The layout was also one that could be easily understood by any person of any age. Ceydigital aims the game towards a market that ranges anywhere from 6 year olds to 70 year olds, so this works out in their favour.
The actual playing was smooth and fast paced, with hands going at lightning speeds. A player could pause the game anytime, shuffle a new hand, start from the beginning or simply stop. We noticed that wherever we stopped, our game would be automatically saved.
Modern Omi: Cons
While I, an avid card player, had no trouble getting used to the game, my colleague (who was not) didn’t. The lack of a tutorial was confusing for those who didn’t know how to play omi, especially since the game rules are complicated at times. While the app description does contain instructions, it is not the most user friendly method.
Next, as of many other instances, we found ourselves questioning whether this can actually replicate the original game. While the playing was fast and smooth, players of omi are usually taught not just the simple instructions on how to play, but to communicate with your team member, watch the opposite team and keep a very sharp eye. Body language plays a key role in Omi. With an app, no matter how smooth it is, it’s hard to feel that connection.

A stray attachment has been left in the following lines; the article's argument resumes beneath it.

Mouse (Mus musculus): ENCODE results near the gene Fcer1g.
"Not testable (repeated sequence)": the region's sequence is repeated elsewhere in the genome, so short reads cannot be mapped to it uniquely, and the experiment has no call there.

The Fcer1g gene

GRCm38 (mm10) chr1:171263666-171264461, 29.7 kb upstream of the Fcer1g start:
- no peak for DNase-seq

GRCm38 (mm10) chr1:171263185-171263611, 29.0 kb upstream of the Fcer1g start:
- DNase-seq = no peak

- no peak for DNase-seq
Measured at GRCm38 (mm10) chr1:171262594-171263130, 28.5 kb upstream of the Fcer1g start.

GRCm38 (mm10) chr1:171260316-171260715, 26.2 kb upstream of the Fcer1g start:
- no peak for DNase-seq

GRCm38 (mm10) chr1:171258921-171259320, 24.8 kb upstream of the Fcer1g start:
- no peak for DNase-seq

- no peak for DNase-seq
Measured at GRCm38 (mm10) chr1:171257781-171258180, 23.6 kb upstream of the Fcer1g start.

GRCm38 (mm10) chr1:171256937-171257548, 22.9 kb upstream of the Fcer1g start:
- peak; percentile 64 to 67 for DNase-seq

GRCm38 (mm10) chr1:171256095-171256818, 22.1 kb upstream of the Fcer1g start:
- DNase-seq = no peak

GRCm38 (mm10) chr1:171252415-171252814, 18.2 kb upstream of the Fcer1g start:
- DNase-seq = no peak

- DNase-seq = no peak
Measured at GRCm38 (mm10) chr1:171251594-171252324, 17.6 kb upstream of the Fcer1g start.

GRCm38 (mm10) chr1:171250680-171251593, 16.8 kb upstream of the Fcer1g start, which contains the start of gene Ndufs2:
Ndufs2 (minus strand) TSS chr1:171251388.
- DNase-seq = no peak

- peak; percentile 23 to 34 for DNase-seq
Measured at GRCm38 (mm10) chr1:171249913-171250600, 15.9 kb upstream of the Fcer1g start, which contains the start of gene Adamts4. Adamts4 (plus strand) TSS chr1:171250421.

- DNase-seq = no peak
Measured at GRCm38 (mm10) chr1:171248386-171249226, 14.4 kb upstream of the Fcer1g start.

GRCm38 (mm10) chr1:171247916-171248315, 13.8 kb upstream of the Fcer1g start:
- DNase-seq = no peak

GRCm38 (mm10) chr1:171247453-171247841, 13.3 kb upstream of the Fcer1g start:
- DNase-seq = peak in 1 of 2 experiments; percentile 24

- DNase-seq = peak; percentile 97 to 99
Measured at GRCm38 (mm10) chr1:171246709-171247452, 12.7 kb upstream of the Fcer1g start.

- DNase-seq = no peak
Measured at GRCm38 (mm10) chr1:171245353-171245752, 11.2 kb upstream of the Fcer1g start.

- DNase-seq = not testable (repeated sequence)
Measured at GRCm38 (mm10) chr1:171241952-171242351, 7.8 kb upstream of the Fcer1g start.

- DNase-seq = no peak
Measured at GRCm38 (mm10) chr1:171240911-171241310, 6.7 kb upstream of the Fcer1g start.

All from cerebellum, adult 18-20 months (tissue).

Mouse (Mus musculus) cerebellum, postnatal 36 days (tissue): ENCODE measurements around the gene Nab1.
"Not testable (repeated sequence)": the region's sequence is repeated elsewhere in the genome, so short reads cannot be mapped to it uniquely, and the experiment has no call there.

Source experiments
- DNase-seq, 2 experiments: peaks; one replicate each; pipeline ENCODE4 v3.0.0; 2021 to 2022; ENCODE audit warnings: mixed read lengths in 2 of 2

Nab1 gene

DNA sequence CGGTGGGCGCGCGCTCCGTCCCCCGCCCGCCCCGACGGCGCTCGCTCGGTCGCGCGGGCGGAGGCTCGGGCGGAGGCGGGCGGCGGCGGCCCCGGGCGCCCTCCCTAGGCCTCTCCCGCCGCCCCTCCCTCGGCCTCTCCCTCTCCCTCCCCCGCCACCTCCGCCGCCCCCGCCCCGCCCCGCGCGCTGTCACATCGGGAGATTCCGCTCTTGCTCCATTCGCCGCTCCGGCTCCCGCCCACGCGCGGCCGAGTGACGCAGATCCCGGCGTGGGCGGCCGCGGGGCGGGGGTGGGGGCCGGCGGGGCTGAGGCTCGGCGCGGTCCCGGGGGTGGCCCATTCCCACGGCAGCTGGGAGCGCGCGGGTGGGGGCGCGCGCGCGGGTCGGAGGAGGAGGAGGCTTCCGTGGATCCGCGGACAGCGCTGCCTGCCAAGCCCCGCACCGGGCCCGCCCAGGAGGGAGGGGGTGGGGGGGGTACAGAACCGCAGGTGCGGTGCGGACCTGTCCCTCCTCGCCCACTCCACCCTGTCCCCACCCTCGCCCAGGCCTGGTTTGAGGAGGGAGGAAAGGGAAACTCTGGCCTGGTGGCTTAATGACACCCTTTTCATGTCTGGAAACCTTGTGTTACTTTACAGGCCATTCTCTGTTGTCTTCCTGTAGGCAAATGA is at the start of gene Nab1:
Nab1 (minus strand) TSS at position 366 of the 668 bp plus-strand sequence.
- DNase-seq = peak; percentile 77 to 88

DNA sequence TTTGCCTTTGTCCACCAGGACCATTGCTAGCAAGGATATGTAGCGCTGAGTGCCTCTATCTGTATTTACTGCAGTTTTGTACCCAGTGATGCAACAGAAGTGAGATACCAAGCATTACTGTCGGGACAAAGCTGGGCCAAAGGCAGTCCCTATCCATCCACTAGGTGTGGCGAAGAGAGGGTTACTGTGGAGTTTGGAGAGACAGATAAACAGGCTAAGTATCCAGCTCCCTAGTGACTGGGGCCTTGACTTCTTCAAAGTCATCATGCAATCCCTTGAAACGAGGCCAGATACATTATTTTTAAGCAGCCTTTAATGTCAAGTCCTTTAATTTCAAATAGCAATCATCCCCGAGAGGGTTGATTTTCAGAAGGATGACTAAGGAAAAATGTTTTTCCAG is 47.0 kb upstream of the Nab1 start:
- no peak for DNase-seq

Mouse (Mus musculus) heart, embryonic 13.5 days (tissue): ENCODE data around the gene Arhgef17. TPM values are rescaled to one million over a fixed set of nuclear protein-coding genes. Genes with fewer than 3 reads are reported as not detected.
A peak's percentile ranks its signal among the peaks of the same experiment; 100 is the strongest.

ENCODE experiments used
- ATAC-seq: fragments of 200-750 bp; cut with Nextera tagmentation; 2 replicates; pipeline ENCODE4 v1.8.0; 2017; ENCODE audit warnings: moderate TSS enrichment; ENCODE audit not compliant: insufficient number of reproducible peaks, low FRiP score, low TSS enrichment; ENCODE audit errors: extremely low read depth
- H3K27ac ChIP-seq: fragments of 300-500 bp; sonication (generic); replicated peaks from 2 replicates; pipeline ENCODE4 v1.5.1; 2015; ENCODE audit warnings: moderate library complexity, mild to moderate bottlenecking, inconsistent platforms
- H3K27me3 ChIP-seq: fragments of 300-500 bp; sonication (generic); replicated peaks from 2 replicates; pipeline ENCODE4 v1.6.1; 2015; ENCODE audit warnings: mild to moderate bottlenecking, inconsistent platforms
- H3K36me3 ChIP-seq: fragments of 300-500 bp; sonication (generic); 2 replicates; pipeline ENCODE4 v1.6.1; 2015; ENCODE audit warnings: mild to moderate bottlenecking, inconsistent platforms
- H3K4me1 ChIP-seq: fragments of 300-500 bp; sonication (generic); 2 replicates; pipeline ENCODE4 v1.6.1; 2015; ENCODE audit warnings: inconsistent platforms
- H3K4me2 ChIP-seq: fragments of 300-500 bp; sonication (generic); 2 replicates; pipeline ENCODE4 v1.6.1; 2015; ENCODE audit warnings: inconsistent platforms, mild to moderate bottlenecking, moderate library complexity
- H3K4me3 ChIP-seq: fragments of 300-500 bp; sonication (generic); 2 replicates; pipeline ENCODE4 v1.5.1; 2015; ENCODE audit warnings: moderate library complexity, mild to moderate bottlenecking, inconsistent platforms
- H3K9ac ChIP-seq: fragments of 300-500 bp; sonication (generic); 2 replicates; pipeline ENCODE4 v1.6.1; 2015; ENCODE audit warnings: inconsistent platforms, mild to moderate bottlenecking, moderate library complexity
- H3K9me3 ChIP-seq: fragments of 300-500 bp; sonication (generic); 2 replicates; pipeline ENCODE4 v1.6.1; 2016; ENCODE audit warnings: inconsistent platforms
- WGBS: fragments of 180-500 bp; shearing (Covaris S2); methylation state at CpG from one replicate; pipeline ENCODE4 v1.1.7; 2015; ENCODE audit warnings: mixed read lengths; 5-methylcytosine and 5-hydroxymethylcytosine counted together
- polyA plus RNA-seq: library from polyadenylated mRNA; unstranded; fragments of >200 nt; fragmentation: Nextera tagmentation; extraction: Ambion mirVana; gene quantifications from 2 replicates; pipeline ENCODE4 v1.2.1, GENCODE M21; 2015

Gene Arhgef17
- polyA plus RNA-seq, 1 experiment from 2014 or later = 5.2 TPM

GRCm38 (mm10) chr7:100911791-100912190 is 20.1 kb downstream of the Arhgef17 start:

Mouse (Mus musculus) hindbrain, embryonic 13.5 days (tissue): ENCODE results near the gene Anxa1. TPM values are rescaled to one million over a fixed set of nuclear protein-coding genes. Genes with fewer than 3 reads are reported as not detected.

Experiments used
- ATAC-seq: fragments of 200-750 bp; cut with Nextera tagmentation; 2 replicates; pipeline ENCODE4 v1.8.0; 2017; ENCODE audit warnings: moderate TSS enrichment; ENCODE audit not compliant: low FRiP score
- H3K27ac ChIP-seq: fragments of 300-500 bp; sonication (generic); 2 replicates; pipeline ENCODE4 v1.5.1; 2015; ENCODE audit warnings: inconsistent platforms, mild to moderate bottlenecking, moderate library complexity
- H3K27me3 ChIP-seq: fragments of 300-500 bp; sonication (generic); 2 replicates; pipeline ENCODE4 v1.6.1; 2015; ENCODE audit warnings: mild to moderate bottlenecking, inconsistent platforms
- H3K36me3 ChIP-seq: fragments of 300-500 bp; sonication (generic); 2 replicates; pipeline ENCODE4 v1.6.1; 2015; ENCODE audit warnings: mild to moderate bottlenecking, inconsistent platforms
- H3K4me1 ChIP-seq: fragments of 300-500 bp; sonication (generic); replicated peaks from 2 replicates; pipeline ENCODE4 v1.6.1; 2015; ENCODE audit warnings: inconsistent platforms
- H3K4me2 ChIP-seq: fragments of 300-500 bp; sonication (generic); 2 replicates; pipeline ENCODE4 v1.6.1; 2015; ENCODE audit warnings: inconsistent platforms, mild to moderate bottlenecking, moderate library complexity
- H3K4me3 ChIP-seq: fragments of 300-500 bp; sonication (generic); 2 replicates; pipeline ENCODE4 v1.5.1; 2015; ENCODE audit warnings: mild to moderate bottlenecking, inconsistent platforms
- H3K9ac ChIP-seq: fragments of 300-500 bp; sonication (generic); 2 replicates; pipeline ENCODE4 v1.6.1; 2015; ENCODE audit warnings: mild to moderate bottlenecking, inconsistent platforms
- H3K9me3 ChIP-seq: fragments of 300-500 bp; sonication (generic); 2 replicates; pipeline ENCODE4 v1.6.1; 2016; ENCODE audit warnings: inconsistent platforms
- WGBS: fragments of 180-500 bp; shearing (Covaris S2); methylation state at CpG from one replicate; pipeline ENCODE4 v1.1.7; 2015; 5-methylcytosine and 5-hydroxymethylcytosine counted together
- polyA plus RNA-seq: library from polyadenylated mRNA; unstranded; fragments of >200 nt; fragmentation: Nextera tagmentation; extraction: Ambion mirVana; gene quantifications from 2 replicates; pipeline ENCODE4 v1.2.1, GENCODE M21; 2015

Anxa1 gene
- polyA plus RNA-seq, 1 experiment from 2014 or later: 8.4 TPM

One other thing to pinpoint was the “flawed” logic of your teammate. When the player is run by the system, we found that sometimes the cards played would make no sense played in that particular order when we would have played it differently.
Certain gameplay features are yet to be integrated, such as half court and full court. However, this is still a beta app, and the main functions are performing well.
Future plans of Ceydigital for Oombi
Kalinga stated that Oombi had big plans for the future.While he said that it would be a surprise, he did disclose that the multi player version would be coming out soon. This would, of course, bring back some of the original game experience, with multiple people playing and not just one user playing with the system.
An in-game tutorial with trilingual interface is also in the works, which should alleviate much of the confusion new players are faced with. Kalinga explains that their priority for a beta version was not the tutorial. Their target was to first reach the older generation and those who already play the game, who would know the rules.
Judgement call: Potential or Flop?
All in all, Ceydigital has done a good job of bringing one of our childhood games into our daily lives. While one can argue that it doesn’t give the full experience, many would agree that it is better than nothing.
The general consensus is favorable, with the rating of the app on the store being at 4.7 stars. User reviews have also been flowing in, many praising their product and calling it the “best Sri Lankan game”.
As for us, we wait, fingers crossed, in anticipation of the full version. We’ll see what it brings us.
Intrigued? Download Oombi in the google play store and try it out yourself.